The sudden death of a previously healthy young individual is a rare but tragic event. Every year about one in 100,000 people aged between one and 35 dies suddenly of a natural cause.
The vast majority of sudden death cases in the young are caused by diseases of the heart. In about 70 per cent of cases, an autopsy reveals a structural abnormality of the heart which led to a fatal cardiac arrhythmia.
In young adults and in individuals above the age of 35 the most important cause of sudden cardiac death is a heart attack (myocardial infarction) caused by a blood clot that obstructs the blood and oxygen flowing to a part of the heart. The damage this causes can induce potentially fatal cardiac arrhythmias.
In young adults, heart attacks may be due to inherited abnormalities that lead to high cholesterol levels. And in this group, and also in children, diseases of the heart muscle in which, for example, parts of the heart enlarge (hypertrophic cardiomyopathy), dilate (dilated cardiomyopathy), or in which the muscle tissue is replaced by scar tissue and fat instead of muscle tissue (arrhythmogenic cardiomyopathy), are important causes of sudden cardiac death.
Most of these are inherited conditions, so relatives of the dead person may carry the same condition.
Sudden death can also be caused by inflammation of the heart, a condition called myocarditis, a congenital malformation of a coronary artery, or abnormalities of one of the heart valves.
About 15 per cent of sudden death cases in young individuals are caused by conditions outside the heart, in particular bleeding inside the skull (intracranial hemorrhage) and sudden blockage of a lung artery by a blood clot, known as a pulmonary embolism.
The final 15 per cent of cases, or thereabouts (there's a large variation within studies), the autopsy doesn't reveal the cause of death. These cases are termed sudden arrhythmic death syndrome and are thought to be due to so-called primary inherited arrhythmia syndromes.
These conditions are caused by inherited abnormalities of the ion channels of the heart, which under certain conditions give rise to potentially fatal cardiac arrhythmias. For example, congenital long QT syndrome, the most common primary inherited arrhythmia syndrome, is characterised by a prolonged conduction interval (the QT interval) on a person's electrocardiogram (ECG).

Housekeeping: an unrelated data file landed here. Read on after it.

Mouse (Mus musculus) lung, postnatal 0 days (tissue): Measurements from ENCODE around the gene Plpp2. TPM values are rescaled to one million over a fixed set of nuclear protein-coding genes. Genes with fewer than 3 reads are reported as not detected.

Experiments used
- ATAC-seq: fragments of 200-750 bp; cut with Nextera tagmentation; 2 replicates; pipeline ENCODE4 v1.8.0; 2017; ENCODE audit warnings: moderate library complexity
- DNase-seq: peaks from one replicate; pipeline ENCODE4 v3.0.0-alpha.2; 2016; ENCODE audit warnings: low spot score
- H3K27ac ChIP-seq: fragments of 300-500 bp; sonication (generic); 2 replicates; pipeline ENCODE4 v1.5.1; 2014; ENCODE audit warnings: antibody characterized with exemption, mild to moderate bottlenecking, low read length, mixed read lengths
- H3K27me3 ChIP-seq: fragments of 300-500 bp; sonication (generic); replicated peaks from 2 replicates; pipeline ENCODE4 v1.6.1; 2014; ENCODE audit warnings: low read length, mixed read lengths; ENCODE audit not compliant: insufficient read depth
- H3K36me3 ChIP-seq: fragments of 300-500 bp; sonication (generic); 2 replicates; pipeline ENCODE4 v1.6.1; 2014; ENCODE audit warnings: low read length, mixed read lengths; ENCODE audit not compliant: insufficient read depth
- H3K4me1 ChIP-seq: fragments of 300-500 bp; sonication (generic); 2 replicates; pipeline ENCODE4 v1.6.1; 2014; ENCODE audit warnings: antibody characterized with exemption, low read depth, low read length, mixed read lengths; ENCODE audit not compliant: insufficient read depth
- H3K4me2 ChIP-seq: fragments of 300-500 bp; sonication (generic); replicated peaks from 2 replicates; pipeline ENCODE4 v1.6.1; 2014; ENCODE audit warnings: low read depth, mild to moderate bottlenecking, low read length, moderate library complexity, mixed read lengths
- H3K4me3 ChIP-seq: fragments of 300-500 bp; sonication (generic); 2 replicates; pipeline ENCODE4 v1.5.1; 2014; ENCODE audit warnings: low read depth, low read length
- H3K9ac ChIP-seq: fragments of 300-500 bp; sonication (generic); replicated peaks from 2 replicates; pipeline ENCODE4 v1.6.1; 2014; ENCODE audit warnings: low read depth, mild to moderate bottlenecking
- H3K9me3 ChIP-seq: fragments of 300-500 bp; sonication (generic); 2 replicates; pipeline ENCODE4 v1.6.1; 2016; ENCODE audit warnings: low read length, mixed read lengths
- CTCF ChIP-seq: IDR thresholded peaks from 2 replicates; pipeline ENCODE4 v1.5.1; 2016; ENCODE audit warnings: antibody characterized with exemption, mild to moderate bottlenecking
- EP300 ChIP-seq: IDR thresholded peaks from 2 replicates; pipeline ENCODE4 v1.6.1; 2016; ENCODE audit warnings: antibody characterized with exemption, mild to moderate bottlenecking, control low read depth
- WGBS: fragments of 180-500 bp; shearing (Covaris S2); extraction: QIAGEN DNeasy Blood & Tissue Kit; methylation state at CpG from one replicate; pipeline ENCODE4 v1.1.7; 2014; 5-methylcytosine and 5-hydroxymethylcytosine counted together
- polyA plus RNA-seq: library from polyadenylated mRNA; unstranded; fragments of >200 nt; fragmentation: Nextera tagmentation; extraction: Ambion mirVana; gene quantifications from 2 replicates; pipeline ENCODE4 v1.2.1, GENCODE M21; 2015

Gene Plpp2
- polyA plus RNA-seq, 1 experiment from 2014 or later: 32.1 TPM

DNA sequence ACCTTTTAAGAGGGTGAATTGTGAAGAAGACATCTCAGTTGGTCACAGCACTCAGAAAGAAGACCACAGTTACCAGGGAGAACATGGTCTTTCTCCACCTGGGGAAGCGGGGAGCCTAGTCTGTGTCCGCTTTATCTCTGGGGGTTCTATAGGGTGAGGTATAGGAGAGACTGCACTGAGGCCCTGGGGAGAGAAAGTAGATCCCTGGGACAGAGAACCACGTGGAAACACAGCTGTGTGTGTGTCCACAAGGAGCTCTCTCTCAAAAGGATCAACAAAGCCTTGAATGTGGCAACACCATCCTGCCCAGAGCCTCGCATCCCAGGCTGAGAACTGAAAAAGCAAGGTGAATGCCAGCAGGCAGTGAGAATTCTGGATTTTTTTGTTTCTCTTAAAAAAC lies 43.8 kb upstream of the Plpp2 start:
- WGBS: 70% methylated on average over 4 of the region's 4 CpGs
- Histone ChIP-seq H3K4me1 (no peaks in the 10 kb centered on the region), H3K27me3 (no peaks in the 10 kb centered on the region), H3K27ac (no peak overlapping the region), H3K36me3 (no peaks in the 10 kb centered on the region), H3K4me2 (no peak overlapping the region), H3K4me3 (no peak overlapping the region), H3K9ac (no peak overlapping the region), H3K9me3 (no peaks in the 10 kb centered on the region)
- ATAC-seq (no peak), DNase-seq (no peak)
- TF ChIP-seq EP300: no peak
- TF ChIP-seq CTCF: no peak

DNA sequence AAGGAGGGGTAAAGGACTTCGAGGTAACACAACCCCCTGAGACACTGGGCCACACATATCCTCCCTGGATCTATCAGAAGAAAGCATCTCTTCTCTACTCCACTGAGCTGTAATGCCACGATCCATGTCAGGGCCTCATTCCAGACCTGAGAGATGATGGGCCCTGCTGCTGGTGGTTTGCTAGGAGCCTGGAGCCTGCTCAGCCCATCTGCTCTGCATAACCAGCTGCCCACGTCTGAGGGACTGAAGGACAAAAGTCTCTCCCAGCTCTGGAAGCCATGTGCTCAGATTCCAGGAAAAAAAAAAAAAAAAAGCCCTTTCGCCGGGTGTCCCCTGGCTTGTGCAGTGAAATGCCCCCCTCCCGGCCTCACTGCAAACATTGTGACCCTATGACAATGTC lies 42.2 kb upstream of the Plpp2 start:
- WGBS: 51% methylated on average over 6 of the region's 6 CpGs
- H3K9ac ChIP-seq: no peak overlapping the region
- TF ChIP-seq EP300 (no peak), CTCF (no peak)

Under certain conditions, for example during exercise or when suddenly hearing a loud noise, fast, chaotic heartbeats can develop. These rapid heartbeats may trigger a sudden fainting spell or seizure. In some cases, the heart may beat erratically for so long that it can cause sudden death.
These primary inherited arrhythmia syndromes can't be diagnosed during an autopsy, because they don't lead to visible abnormalities of the heart. Instead, they can be diagnosed from looking at a previous electrocardiogram of the deceased or by performing genetic testing using collected tissue.
Close relatives of the dead person can carry the same condition, so screening of close relatives in cases where a young person dies from sudden arrhythmic death syndrome victim is strongly recommended.
Preventing sudden death
Sudden death can be prevented in patients with one of the primary inherited arrhythmia syndromes - inherited cardiomyopathies - or other inherited conditions of the heart. This can be done by modifying lifestyle, such as exercise or drug taking, medication or, in some cases, by implanting a pacemaker or defibrillator, which continuously monitors a patient's heartbeat and delivers extra beats or electrical shocks to restore a normal heart rhythm when necessary.
Some sudden cardiac death experts have advocated screening programs to detect conditions of the heart that may lead to sudden cardiac death, for example in competitive athletes. However, because these conditions are relatively rare and sometimes difficult to diagnose with simple diagnostic tests, this approach has not been universally accepted.
Another important approach may be to thoroughly study the cause of death of young sudden cardiac death victims and screen the victims' relatives for inherited cardiac conditions to prevent a potential second fatal event within these families. Unfortunately, however, autopsy and family screening aren't mandatory and so they aren't frequently performed in most countries.
Christian van der Werf is a Research Fellow, Academic Medical Center at University of Amsterdam. He does not work for, consult to, own shares in or receive funding from any company or organisation that would benefit from this article, and has no relevant affiliations.